Enacting Life: Dialysis among Undocumented Mexican Immigrants in the U.S.-Mexico Borderlands
Federal policy classifies undocumented immigrants in the United States as ineligible for the majority of publicly funded healthcare services by virtue of their "illegal" status. As a result, those with chronic, debilitating illnesses struggle to find adequate treatment for severe conditions. In this dissertation, I examine the treatment experiences of undocumented Mexican immigrants who suffer from end-stage renal disease (ESRD) in South Texas. Utilizing over two years of fieldwork including participant observation, semi-structured interviews, and case studies with 42 healthcare professionals and 100 Mexican-born dialysis patients (50 undocumented and 50 documented), I employ dialysis as an extreme case study demonstrating the detrimental and fatal consequences that occur when access to care is restricted or denied based on citizenship and legal immigration status.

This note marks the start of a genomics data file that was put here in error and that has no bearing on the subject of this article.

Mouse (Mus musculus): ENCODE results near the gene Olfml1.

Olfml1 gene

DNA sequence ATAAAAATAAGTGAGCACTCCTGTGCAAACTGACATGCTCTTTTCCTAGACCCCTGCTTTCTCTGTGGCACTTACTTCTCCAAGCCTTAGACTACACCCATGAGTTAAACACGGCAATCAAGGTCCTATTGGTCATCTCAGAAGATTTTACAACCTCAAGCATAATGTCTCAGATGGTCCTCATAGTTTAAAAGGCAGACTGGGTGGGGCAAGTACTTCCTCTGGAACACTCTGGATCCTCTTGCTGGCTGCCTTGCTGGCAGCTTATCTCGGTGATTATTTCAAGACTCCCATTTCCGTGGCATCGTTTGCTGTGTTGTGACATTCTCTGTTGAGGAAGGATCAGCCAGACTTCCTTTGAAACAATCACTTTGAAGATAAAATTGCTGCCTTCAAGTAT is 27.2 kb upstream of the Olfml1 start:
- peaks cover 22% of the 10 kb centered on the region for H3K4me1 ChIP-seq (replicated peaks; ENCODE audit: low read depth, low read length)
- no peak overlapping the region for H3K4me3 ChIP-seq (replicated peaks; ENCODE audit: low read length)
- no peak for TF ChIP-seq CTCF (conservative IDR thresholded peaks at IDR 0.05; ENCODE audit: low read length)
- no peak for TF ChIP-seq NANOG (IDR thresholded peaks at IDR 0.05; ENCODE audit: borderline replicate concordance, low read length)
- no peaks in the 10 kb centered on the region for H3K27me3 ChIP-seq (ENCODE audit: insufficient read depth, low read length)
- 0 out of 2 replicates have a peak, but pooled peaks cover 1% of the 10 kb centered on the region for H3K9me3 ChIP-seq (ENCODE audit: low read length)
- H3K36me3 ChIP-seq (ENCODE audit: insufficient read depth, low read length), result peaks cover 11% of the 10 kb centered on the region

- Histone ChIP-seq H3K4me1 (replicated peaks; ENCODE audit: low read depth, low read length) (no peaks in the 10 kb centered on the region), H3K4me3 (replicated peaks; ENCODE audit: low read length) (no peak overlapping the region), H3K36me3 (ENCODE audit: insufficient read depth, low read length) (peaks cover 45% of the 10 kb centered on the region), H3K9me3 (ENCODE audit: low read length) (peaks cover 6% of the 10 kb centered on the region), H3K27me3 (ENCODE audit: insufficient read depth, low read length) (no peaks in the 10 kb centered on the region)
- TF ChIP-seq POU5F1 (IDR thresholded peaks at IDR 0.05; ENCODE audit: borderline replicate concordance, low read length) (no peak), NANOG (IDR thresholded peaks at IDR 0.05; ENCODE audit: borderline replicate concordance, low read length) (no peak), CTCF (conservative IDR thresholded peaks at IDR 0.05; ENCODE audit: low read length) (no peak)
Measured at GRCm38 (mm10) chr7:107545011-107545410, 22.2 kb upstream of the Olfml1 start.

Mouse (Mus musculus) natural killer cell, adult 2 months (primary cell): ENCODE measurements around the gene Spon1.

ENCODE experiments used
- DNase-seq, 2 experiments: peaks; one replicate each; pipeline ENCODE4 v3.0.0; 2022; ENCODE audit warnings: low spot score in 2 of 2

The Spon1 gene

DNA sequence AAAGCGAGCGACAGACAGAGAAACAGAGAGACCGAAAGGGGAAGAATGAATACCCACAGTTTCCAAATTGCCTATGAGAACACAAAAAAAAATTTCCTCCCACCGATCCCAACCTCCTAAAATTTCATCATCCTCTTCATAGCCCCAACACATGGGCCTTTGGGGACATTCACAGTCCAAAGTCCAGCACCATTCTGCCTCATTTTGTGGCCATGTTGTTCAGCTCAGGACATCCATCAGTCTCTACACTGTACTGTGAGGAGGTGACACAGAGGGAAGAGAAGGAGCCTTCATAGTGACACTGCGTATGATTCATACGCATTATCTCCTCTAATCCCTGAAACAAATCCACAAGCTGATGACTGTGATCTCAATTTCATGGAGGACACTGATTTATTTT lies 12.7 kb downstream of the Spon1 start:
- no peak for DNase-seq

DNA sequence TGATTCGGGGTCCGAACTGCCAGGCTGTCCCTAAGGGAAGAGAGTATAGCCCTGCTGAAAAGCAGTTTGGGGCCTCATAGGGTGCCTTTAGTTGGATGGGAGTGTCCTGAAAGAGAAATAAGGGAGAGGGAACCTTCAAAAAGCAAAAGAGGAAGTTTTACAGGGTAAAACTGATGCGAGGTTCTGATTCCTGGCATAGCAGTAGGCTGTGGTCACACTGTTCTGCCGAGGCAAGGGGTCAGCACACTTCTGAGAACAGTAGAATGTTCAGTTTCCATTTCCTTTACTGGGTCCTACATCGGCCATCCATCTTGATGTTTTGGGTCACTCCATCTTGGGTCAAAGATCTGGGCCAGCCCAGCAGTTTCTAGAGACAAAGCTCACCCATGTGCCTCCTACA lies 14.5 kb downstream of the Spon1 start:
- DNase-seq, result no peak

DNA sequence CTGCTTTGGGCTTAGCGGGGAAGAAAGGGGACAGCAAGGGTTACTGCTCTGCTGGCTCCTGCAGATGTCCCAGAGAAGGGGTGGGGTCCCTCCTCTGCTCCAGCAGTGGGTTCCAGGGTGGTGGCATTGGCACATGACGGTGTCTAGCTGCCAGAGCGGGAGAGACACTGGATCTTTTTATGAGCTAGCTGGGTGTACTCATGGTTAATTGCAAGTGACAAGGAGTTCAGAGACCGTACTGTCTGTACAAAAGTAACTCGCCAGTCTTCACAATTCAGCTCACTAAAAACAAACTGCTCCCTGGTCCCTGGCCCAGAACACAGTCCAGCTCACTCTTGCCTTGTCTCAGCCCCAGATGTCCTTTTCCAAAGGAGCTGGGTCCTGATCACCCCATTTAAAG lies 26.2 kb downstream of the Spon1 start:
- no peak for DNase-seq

I trace how undocumented immigrants with ESRD navigate the U.S. healthcare system which seeks to elude them in all but immediate, life-threatening emergencies, leaving them with only one viable option: to become a patient at risk of dying in order to maintain life. I document the ripple effects of exclusion experienced by family members and the healthcare professionals who serve these patients as they must negotiate their role and commitment to their employers, hospital regulations, and the Hippocratic Oath. In dialogue with anthropological work on Foucauldian biopolitics and Agamben's "bare life," with a particular focus on agency, this dissertation contributes theoretically to cultural and medical anthropology by analyzing how categories of exclusion in policy affect immigrant subjects in ways that produce or prolong social and/or physical suffering.